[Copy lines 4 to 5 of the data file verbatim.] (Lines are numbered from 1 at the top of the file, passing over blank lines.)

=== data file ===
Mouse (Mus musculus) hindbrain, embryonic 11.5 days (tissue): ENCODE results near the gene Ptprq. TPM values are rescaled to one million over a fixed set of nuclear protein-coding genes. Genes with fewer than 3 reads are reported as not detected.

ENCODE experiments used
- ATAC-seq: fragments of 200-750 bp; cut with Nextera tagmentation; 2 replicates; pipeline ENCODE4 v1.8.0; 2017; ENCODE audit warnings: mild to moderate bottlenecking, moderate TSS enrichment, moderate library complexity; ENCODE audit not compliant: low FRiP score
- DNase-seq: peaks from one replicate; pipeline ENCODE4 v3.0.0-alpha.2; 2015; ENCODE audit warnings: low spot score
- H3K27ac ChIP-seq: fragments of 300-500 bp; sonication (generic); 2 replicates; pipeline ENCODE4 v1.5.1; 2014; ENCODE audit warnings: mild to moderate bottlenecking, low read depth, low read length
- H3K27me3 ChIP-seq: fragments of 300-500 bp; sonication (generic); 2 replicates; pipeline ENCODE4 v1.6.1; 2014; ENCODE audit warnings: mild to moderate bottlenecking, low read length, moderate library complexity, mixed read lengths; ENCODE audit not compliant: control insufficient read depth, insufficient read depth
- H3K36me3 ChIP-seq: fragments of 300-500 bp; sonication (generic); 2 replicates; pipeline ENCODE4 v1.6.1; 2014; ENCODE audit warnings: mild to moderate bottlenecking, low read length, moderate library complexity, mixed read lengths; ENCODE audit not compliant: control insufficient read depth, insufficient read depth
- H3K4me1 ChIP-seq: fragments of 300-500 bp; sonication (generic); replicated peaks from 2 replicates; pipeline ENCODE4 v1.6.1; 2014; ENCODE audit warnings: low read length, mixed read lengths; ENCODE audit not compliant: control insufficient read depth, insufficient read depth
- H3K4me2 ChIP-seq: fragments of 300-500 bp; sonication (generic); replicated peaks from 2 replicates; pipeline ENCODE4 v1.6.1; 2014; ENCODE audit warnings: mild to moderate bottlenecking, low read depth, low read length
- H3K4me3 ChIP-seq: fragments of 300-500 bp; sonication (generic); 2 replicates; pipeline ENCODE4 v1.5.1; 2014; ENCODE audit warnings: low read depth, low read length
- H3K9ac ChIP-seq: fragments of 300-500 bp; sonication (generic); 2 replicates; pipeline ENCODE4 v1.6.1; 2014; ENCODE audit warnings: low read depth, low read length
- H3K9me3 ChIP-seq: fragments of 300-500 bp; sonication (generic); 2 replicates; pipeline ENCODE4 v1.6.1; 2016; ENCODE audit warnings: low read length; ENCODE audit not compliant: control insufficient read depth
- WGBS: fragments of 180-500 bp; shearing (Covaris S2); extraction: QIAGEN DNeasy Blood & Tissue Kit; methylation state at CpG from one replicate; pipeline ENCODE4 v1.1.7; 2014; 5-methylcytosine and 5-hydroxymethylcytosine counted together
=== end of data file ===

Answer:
- DNase-seq: peaks from one replicate; pipeline ENCODE4 v3.0.0-alpha.2; 2015; ENCODE audit warnings: low spot score
- H3K27ac ChIP-seq: fragments of 300-500 bp; sonication (generic); 2 replicates; pipeline ENCODE4 v1.5.1; 2014; ENCODE audit warnings: mild to moderate bottlenecking, low read depth, low read length